Male/female 21/16 8/1 4/2 3/10 6/3
Age, years (range) 53.9 19.2 (1885) 32.3 12.3 (1849) 67.7 11.1 (4877) 54.1 15.8 (2884) 65.9 15.2 (3285)
30-day mortality 3/37 (8%) 2/13 (15%) 1/9 (11%)
30-day morbidity 5/37 (14%) 1/6 (17%)a 4/13 (31%)b
Stent-graft-related 3/37 (8%) 1 2
Not stent-graft-related 2/37 (5%) 2
Follow-up, months (range) 29.9 36.6 (0139) 46.4 43.9 (3113) 63.1 46.7 (6139) 13.0 21.1 (167) 15.7 15.1 (040)
Mean survival 87.9 13.0 months
(62.4 to 113.3, 95%
confidence interval)
Late mortality 6/37 (16%) 1/9 (11%)c 2/6 (33%)d 1/13 (8%)e 2/9 (22%)f
g h i
Late morbidity 8/37 (22%) 1/9 (11%) 2/6 (33%) 5/13 (39%)
Stent-graft-related 3/37 (8%) 2 1
Not stent-graft-related 5/37 (14%) 1 open surgery 1 + 3 open surgery
Endoleaks (EL) 7/37 (19%) 1/9 (11%) proximal 1/6 (17%)j 5/9 (56%)
and perigraft leaks anchor leak proximal-distal 1 type I EL,
anchor leak 3 type II EL,
1 type III EL
a
Aortic ulcer 1 week after stent-grafting treated with stent-graft extension
b
One peri-interventional minor stroke, 1 stent-graft-related aortic ulcer. One persistent ischemia of the left kidney. One additional patient with
onset of paraplegia following a traumatic aortic type B dissection caused by an automobile accident, not related to the stent-graft procedure itself
c
Suicide 2 years after endovascular treatment
d
Cardiac event 2.5 and 5 years after treatment
e
Chronic obstructive pulmonary disease plus pulmonary embolism 1 year after treatment
f
At 6 months perioperative after knee-TEP and at 3 years a cardiac event
g
One open aortic arch surgery (see text)
h
Recurrent hemoptysis at 5 months and 9 years, treated with stent-graft extension
i
Aortic ulcer caused by the stent-graft at 8 months treated with stent-graft extension and 1 case with persisting perfusion deficit of the left
kidney, in 3 patients open surgery for additional aorta ascendens or descendens aneurysms (Table 2)
j
Due to progressive generalized aortic dilatation

the aorta were used for measurement of the intended fix- aneurysm. Therefore, a second stent-graft was implanted to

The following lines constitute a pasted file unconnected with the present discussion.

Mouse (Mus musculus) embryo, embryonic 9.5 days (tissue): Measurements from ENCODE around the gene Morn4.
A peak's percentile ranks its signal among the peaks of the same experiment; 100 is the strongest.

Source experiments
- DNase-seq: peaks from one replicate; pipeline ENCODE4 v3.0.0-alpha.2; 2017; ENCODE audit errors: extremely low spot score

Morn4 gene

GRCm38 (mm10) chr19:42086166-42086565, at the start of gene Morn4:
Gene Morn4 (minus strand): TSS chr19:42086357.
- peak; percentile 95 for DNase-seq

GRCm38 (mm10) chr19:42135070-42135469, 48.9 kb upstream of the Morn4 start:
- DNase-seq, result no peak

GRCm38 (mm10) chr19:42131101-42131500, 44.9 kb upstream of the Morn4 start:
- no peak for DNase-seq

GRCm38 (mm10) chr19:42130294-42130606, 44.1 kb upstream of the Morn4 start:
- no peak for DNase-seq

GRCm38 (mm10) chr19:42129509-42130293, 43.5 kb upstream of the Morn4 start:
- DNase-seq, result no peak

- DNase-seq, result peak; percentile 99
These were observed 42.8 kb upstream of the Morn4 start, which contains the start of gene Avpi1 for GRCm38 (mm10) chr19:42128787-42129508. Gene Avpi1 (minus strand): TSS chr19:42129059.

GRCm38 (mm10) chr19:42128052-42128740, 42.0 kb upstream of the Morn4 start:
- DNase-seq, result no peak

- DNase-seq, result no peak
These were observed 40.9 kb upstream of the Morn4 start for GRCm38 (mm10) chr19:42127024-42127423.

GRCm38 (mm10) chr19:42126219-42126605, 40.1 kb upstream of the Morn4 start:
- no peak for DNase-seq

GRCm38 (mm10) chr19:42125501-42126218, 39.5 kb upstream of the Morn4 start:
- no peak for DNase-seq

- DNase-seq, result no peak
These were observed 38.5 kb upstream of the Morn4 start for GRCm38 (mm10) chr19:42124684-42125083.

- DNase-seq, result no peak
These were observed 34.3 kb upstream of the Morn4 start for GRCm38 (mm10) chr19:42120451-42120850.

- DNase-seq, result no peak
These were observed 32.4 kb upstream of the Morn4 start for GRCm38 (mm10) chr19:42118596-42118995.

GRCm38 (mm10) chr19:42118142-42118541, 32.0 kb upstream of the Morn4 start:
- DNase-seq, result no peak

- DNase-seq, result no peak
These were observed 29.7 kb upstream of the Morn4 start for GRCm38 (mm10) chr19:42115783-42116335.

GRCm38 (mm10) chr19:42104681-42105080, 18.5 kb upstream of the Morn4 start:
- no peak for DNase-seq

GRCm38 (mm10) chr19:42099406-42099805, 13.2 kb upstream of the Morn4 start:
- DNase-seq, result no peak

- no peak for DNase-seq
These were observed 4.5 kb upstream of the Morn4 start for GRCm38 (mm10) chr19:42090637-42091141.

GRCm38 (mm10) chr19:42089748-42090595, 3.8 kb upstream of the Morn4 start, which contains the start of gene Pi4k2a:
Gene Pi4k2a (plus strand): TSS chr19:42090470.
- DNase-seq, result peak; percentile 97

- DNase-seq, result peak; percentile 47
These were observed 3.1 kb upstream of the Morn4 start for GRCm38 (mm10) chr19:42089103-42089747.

ation sites of the stent-grafts. In 7 of 9 procedures the overlap the first one.
femoral artery was cut down. In 2 cases the iliac artery was All procedures were successfully completed. There was
exposed: in 1 case because of the small femoral diameters, no procedure-related mortality and no 30-day mortality.
in the other because of the short length of the introducer Follow-up is 46.4 43.9 months (range 3113 months).
sheath of a Stentor device which, in our early experience in One patient was lost to follow-up. In the remainder, stent-
1996, was not dedicated, or of sufficient length, for thoracic graft-related morbidity has not been confirmed. However,
use. With respect to the rupture sites, the covering of the there were some events independent of the stent-graft: One
stent-grafts was placed just distal to the ostium of the patient suffered from adolescent depression and committed
subclavian artery, with the bare stent struts crossing the suicide 20 months after uneventful follow-up. Another
subclavian ostia in 5 of 9 cases. In 2 cases, the covering of developed new-onset arterial hypertension with the need
the stent-graft was placed distal to the ostium of the left for fourfold antihypertensive medication. In this case,
carotid artery and the subclavian orifices were occluded. intensive diagnostic tests have been performed to exclude
No neurologic deficits occurred in these cases. In 1 case the endocrinologic and renovascular causes. Angiography,
stent-graft migrated distally during the deployment proce- however, demonstrated a small aortic arch with some
dure and resulted in insufficient covering of the false buckling of the stent-graft and a systolic pressure gradient

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26 M. B. Pitton et al.: Long-Term Follow-Up After Endovascular Treatment of Acute Aortic Emergencies

Fig. 1 KaplanMeier analysis


of overall survival after stent- 1,0 Survival
grafting (n = 36). Mean survival censored
is 87.9 13.0 months (62.4 to